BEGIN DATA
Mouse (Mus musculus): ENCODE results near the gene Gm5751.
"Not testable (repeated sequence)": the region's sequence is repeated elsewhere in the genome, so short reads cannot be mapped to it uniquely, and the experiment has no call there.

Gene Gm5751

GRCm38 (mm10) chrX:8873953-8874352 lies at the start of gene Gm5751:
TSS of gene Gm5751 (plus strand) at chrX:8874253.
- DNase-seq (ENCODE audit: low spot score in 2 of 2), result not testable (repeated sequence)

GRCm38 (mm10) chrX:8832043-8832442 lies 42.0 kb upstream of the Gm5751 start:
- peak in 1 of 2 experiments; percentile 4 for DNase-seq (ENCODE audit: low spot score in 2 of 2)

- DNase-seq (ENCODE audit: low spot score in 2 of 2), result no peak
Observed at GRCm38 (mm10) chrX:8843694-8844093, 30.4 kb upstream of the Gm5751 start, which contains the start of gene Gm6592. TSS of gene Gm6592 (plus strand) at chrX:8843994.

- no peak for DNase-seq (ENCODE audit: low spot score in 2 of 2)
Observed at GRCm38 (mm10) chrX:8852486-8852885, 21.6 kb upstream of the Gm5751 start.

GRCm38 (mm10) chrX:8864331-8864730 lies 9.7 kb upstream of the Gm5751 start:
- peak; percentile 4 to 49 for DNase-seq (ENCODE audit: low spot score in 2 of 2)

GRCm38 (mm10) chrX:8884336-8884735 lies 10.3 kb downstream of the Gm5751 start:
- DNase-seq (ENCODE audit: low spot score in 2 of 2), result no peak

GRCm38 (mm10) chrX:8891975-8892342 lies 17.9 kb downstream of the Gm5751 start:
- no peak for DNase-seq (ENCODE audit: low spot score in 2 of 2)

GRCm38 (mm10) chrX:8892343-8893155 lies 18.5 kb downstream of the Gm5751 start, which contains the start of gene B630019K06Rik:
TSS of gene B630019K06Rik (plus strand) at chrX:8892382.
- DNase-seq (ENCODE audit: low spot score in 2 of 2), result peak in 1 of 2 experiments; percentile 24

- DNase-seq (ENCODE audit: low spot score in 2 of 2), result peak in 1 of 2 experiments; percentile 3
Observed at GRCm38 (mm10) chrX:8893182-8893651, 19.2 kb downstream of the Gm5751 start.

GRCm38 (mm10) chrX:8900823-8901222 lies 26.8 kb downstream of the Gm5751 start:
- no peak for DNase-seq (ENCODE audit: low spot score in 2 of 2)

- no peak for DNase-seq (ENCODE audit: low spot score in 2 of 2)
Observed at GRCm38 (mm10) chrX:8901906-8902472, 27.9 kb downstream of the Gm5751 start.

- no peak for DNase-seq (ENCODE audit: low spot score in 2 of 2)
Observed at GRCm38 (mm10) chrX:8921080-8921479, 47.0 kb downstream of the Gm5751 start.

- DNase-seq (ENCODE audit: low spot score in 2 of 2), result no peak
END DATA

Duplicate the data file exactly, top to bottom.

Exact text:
Mouse (Mus musculus): ENCODE results near the gene Gm5751.
"Not testable (repeated sequence)": the region's sequence is repeated elsewhere in the genome, so short reads cannot be mapped to it uniquely, and the experiment has no call there.

Gene Gm5751

GRCm38 (mm10) chrX:8873953-8874352 lies at the start of gene Gm5751:
TSS of gene Gm5751 (plus strand) at chrX:8874253.
- DNase-seq (ENCODE audit: low spot score in 2 of 2), result not testable (repeated sequence)

GRCm38 (mm10) chrX:8832043-8832442 lies 42.0 kb upstream of the Gm5751 start:
- peak in 1 of 2 experiments; percentile 4 for DNase-seq (ENCODE audit: low spot score in 2 of 2)

- DNase-seq (ENCODE audit: low spot score in 2 of 2), result no peak
Observed at GRCm38 (mm10) chrX:8843694-8844093, 30.4 kb upstream of the Gm5751 start, which contains the start of gene Gm6592. TSS of gene Gm6592 (plus strand) at chrX:8843994.

- no peak for DNase-seq (ENCODE audit: low spot score in 2 of 2)
Observed at GRCm38 (mm10) chrX:8852486-8852885, 21.6 kb upstream of the Gm5751 start.

GRCm38 (mm10) chrX:8864331-8864730 lies 9.7 kb upstream of the Gm5751 start:
- peak; percentile 4 to 49 for DNase-seq (ENCODE audit: low spot score in 2 of 2)

GRCm38 (mm10) chrX:8884336-8884735 lies 10.3 kb downstream of the Gm5751 start:
- DNase-seq (ENCODE audit: low spot score in 2 of 2), result no peak

GRCm38 (mm10) chrX:8891975-8892342 lies 17.9 kb downstream of the Gm5751 start:
- no peak for DNase-seq (ENCODE audit: low spot score in 2 of 2)

GRCm38 (mm10) chrX:8892343-8893155 lies 18.5 kb downstream of the Gm5751 start, which contains the start of gene B630019K06Rik:
TSS of gene B630019K06Rik (plus strand) at chrX:8892382.
- DNase-seq (ENCODE audit: low spot score in 2 of 2), result peak in 1 of 2 experiments; percentile 24

- DNase-seq (ENCODE audit: low spot score in 2 of 2), result peak in 1 of 2 experiments; percentile 3
Observed at GRCm38 (mm10) chrX:8893182-8893651, 19.2 kb downstream of the Gm5751 start.

GRCm38 (mm10) chrX:8900823-8901222 lies 26.8 kb downstream of the Gm5751 start:
- no peak for DNase-seq (ENCODE audit: low spot score in 2 of 2)

- no peak for DNase-seq (ENCODE audit: low spot score in 2 of 2)
Observed at GRCm38 (mm10) chrX:8901906-8902472, 27.9 kb downstream of the Gm5751 start.

- no peak for DNase-seq (ENCODE audit: low spot score in 2 of 2)
Observed at GRCm38 (mm10) chrX:8921080-8921479, 47.0 kb downstream of the Gm5751 start.

- DNase-seq (ENCODE audit: low spot score in 2 of 2), result no peak